Tryptophan-Kynurenine Metabolism as a Common Mediator of Genetic and Environmental Impacts in Major Depressive Disorder: The Serotonin Hypothesis Revisited 40 Years Later
Oxenkrug, Gregory F., The Israel Journal of Psychiatry and Related Sciences
The original 1969 Lancet paper proposed, "in depression the activity of liver tryptophan-pyrrolase is stimulated by raised blood corticosteroids levels, and metabolism of tryptophan is shunted away from serotonin production, and towards kynurenine production." Discovery of neurotropic activity of kynurenines suggested that up-regulation of the tryptophan-kynurenine pathway not only augmented serotonin deficiency but also underlined depressionassociated anxiety, psychosis and cognitive decline.
The present review of genetic and hormonal factors regulating kynurenine pathway of tryptophan metabolism suggests that this pathway mediates both genetic and environmental mechanisms of depression. Rate-limiting enzymes of kynurenine formation, tryptophan 2,3-dioxygenase (TDO) and indoleamine 23-dioxygenase (I DO) are activated by stress hormones (TDO) and/or by pro-inflammatory cytokines (IDO). Simultaneous presence of high producersalleles of proinflammatory cytokines genes (e.g., interf eron-gamma and tumor necrosis factor-alpha) determines the genetic predisposition to depression via up-regulation of IDO while impact of environmental stresses is mediated via hormonal activation of TDO. Tryptophankynurenine pathway represents a major meeting point of gene-environment interaction in depression and a new target for pharmacological intervention.
Although often referred to as "serotonin hypothesis," the 1969 Lancet paper proposed the disturbances of tryptophan (TRY) metabolism, i.e., the shunt of TRY from serotonin (5-HT) synthesis to kynurenine (KYN) formation, as a major etiological factor of depression (1). It suggested the formation of "vicious cycle" perpetuating the increase of KYN and decrease of 5-HT production in depression due to a) stress hormones - induced activation of tryptophan 2,3-dioxygenase (TDO), the rate-limiting enzyme of TRY - KYN pathway; b) diminished availability of TRY as an initial substrate of 5-HT biosynthesis due to increased formation of KYN from TRY; and c) increased production of Cortisol due to weakening of 5-HT inhibitory effect on amygdaloidal complex (2) (Fig. 1).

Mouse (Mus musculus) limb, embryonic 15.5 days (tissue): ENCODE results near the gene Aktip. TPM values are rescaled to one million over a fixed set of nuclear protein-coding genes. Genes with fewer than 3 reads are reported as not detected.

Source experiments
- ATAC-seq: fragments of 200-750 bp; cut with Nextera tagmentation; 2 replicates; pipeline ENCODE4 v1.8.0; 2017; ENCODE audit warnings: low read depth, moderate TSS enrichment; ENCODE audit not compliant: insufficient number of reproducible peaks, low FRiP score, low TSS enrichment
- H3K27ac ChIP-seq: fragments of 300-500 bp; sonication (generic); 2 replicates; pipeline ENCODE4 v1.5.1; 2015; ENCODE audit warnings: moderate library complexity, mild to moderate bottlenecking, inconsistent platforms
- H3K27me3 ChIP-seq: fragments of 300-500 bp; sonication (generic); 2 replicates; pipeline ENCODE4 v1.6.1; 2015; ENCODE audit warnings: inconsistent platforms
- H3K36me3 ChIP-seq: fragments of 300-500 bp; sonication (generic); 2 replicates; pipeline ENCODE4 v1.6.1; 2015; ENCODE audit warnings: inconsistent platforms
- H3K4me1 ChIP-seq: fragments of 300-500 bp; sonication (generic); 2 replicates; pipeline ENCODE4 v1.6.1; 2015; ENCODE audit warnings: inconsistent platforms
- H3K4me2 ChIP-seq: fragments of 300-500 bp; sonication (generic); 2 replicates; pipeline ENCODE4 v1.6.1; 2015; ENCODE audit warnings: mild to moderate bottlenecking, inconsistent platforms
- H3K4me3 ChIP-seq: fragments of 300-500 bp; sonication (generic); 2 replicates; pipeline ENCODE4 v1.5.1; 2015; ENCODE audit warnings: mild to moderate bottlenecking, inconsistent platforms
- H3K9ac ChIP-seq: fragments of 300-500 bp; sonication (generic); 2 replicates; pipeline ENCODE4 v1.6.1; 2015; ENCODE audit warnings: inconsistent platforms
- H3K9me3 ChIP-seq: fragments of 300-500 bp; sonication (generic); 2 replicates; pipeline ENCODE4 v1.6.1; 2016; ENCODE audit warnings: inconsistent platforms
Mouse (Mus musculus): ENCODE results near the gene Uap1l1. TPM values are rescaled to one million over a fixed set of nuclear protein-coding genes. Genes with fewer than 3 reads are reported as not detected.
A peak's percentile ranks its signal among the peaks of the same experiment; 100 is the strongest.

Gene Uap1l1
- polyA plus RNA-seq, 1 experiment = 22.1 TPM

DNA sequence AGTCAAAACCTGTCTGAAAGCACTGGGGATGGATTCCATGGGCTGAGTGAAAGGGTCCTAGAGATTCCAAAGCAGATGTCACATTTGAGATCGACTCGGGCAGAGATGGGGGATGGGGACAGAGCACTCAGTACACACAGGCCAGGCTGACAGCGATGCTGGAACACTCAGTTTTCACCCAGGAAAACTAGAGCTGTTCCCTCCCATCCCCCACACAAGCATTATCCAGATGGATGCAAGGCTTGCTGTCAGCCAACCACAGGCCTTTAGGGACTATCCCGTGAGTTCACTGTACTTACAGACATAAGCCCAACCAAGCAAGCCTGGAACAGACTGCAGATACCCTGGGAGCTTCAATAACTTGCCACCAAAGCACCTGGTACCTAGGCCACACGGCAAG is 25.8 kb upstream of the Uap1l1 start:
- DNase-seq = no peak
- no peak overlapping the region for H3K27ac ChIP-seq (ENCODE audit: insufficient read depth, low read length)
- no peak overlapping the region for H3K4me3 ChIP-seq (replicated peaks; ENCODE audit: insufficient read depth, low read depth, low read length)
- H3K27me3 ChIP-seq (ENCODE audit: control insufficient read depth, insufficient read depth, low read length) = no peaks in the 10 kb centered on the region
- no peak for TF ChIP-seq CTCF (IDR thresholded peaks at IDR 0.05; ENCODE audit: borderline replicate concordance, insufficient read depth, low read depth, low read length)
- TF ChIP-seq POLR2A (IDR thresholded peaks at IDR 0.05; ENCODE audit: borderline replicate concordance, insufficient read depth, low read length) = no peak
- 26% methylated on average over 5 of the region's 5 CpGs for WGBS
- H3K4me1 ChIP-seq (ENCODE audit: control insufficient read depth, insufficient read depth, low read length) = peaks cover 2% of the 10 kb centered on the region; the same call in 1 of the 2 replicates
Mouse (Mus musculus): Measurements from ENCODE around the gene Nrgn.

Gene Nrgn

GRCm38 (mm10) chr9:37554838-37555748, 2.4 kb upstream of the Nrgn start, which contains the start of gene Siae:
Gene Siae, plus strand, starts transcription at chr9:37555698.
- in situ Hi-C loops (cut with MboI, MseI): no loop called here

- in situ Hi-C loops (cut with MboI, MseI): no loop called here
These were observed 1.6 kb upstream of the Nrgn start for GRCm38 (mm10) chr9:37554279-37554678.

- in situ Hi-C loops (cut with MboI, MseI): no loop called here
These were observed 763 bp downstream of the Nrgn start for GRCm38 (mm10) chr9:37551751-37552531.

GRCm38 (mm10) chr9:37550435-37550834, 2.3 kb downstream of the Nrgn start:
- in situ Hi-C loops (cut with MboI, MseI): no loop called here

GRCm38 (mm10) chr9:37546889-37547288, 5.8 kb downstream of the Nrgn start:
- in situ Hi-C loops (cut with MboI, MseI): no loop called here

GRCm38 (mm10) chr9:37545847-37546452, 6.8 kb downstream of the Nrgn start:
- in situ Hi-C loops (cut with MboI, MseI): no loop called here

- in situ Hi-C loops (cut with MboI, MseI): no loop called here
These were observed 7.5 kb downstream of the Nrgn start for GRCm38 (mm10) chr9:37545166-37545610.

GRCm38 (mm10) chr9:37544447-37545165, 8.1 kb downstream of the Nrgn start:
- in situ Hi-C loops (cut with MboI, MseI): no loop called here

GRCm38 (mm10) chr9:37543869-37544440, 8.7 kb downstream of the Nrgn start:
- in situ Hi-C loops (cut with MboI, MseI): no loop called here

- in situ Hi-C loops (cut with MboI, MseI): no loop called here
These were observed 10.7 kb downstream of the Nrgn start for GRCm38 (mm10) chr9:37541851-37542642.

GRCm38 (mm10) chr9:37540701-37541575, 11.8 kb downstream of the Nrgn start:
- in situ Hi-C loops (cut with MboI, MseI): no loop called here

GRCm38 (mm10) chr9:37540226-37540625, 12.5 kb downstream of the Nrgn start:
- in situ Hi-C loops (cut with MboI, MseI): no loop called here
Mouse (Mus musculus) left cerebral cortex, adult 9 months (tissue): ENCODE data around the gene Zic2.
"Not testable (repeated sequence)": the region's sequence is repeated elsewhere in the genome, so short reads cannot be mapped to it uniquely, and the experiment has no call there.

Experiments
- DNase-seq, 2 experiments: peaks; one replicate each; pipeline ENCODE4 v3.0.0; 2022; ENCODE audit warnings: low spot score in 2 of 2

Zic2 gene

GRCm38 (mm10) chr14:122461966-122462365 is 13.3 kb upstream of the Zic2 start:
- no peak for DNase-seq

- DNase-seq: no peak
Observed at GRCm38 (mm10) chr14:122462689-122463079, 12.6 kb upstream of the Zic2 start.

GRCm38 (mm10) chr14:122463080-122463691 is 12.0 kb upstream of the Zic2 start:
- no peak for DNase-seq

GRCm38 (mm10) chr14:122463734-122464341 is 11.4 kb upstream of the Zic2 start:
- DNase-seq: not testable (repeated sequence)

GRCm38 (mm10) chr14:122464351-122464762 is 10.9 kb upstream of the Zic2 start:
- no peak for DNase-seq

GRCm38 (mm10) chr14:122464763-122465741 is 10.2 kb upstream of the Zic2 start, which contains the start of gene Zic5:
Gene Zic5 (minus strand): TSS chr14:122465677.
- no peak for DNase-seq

5-HT deficiency was thought as a major consequence of the shift of TRY metabolism to KYN formation, and "intensification of the central 5-HT-ergic processes" was suggested as "a possible determinant of the thymoleptic (mood-elevating) effect" (1). Introduction and wide use of selective 5-HT uptake inhibitors as antidepressant drugs contributed to almost 40 years of continued interest in the "serotonin hypothesis."
Another important consequence of so-called "serotonin hypothesis" was stimulation of research of biological and neurotropic activity of KYN and its derivatives (summarily called "kynurenines") (3-7) and of factors regulating KYN pathway of TRY metabolism (8). This review offers analysis of the current status of the serotonin hypothesis with special consideration of the discovery of indoleamine 2,3-dioxygenase (IDO) (9), the other rate-Umiting enzyme of TRY - KYN pathway, different from TDO in substrate specificity, localization and regulatory mechanisms.
In humans TRY is an essential amino acid with two non-protein metabolic pathways: methoxyindoles and KYN (Fig. 2).
THE METHOXYINDOLES PATHWAY
Availability of TRY as a substrate is one of the ratelimiting factors of methoxyindoles pathway of 5-HT biosynthesis since less than 5% of TRY metabolized along this pathway (10). The other rate-limiting step is hydroxylation of TRY catalyzed by TRY-hydroxylase with the formation of 5-hydroxytryptophan. The subsequent decarboxylation results in the formation of 5-HT, a substrate for melatonin synthesis. The rate-Umiting step of melatonin synthesis is 5-HT-N-acetylation resulting in the formation of N-acetyl-serotonin (NAS) with subsequent O-methylation into 5-methoxy-Nacetyltryptamine (melatonin) (11) (Fig. 2).
5-HT (not competitively) and NAS and melatonin (competitively) inhibit liver TDO (12). …